People in Florida and elsewhere who are beginning to consider how their assets should be passed along after they die often wonder who to share their thoughts with. Some people may embrace in-laws and others may only wish include children and grandchildren in their estate planning.
Wealth a family holds is likely to dissipate over time and over generations. Only about 10 percent of families succeed in passing family wealth along to a fourth generation. Therefore, experts advise that clients be very deliberate in the estate planning process and not conduct it behind closed doors. Many advisers are now making a push for their clients to include family members in the discussions and plans. Even if some family members aren't entirely happy with the plans, at least they aren't going to be shocked when the time comes for assets and property to be distributed.
What the parents or grandparents see as perfectly reasonable may raise the hackles of younger adult children. An example of this is a plan to divide a family business between only the male heirs or a grandmother's plan to write checks grandchildren that might leave her childless son or daughter out of the equation. Sometimes a simple conversation can make benefactors understand the concerns of their heirs.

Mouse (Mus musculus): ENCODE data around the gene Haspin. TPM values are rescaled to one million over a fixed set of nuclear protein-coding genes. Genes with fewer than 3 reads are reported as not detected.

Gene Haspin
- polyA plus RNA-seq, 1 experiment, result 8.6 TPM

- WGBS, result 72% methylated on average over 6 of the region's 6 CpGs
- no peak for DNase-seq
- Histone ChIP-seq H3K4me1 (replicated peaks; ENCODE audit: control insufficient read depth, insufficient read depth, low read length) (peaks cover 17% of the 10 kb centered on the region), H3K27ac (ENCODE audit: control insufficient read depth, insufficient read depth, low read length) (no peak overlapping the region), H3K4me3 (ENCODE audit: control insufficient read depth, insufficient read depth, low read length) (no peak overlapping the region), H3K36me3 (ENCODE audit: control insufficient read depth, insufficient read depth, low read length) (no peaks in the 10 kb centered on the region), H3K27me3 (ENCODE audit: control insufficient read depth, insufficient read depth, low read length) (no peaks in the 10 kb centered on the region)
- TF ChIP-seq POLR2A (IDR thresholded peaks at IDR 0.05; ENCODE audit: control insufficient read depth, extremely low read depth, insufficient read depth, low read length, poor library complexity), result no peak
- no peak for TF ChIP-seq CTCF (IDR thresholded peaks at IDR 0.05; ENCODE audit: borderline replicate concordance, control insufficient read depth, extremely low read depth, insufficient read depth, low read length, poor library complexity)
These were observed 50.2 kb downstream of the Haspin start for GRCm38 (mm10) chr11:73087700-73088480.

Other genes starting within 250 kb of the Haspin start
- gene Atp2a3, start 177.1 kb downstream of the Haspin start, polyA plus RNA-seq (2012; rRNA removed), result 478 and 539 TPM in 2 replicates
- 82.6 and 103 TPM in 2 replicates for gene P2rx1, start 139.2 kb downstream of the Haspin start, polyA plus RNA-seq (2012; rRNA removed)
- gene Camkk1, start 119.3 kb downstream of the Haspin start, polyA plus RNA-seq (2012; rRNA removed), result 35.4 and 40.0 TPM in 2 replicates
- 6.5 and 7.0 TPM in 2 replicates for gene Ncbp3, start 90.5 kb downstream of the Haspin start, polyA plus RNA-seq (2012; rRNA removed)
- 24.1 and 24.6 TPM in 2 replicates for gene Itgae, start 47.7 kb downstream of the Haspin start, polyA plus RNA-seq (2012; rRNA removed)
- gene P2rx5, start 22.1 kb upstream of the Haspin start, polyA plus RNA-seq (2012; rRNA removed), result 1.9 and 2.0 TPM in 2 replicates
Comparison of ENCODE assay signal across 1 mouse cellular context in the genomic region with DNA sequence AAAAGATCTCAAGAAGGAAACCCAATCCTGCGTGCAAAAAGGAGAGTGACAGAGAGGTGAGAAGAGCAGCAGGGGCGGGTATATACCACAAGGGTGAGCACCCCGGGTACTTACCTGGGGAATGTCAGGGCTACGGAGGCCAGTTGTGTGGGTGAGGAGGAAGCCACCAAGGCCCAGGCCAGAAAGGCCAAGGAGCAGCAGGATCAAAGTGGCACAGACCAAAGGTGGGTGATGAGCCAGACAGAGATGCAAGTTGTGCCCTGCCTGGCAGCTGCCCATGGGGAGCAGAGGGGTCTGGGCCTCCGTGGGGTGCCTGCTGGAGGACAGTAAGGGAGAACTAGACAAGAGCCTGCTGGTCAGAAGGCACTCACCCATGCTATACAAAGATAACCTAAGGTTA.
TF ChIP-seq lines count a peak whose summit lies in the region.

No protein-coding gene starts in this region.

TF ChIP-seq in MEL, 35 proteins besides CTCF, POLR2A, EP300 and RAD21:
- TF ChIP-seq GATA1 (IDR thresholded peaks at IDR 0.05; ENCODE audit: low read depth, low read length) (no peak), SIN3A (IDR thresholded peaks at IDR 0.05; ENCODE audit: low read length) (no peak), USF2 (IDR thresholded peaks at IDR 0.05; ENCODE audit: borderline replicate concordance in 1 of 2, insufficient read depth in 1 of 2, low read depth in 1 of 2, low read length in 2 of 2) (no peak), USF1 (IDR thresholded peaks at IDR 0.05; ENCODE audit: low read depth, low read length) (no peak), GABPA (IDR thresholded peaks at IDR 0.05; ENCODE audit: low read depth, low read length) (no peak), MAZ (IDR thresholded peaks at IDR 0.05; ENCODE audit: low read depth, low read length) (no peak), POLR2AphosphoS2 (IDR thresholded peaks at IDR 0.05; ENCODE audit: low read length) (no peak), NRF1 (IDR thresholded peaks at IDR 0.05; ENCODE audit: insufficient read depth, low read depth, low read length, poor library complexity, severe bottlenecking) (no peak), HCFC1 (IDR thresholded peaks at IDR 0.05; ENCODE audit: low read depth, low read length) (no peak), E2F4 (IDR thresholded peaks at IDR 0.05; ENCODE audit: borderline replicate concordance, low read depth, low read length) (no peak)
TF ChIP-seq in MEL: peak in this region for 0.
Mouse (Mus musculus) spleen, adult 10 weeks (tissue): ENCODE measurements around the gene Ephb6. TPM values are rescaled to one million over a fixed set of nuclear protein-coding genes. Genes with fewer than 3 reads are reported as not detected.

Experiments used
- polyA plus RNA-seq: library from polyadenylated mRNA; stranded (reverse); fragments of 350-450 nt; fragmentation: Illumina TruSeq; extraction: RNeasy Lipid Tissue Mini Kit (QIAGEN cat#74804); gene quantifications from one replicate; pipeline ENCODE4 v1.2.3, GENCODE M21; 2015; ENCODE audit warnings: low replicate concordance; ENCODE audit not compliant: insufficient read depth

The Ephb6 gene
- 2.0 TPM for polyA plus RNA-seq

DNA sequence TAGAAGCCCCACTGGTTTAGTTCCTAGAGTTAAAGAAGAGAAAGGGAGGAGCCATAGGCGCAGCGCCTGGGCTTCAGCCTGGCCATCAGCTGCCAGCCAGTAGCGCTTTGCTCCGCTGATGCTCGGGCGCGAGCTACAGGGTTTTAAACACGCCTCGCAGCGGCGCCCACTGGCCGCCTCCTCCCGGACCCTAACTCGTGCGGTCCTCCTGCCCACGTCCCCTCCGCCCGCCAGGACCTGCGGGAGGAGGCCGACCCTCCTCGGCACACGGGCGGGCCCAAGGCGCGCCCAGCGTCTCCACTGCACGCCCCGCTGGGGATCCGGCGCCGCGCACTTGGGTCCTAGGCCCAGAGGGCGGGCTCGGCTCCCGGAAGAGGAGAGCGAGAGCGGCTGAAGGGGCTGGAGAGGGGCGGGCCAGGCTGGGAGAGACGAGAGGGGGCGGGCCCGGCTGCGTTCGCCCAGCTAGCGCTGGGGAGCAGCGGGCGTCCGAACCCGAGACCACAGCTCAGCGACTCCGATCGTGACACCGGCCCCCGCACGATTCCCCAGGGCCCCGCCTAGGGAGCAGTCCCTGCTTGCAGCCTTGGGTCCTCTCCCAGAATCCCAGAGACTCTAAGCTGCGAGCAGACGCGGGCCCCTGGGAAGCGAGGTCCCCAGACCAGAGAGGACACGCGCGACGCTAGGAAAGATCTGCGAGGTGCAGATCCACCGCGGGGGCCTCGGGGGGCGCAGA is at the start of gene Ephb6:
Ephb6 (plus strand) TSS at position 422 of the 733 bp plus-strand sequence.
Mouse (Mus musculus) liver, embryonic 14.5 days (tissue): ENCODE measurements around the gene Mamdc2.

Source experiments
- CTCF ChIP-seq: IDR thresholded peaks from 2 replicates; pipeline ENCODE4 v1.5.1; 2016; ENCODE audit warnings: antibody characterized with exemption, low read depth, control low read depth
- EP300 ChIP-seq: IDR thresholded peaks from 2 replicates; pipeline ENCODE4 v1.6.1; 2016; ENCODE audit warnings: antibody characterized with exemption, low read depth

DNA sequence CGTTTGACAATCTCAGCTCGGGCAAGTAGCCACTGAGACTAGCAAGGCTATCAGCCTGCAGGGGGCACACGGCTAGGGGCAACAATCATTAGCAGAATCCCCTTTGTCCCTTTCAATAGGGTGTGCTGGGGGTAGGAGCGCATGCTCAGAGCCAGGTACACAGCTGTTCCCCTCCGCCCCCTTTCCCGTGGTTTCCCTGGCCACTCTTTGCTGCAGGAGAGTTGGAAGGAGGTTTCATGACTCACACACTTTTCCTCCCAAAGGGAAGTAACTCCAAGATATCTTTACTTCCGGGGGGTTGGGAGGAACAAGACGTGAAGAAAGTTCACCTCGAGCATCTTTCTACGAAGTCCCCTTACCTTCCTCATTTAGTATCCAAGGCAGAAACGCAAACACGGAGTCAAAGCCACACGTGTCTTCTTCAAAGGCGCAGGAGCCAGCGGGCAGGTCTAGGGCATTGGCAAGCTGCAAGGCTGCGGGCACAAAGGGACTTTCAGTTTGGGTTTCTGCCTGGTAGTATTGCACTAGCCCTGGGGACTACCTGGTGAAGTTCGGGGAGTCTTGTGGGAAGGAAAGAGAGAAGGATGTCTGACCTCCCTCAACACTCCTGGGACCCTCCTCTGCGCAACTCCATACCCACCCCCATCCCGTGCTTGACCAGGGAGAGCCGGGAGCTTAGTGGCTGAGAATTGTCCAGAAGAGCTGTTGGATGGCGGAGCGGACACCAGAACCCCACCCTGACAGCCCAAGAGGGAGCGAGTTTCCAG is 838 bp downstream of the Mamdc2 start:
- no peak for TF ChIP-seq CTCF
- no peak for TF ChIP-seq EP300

Planning distributions of property can be a complex issue and an attorney may be able to offer advice on how best to make plans that are equitable and help the assets last for future generations. As personal and financial circumstances change over time, it may be advisable to have an attorney conduct periodic reviews of estate planning documents.
Source: Reuters, "Who is family when it comes to estate planning?", Beth Pinsker, October 29, 2013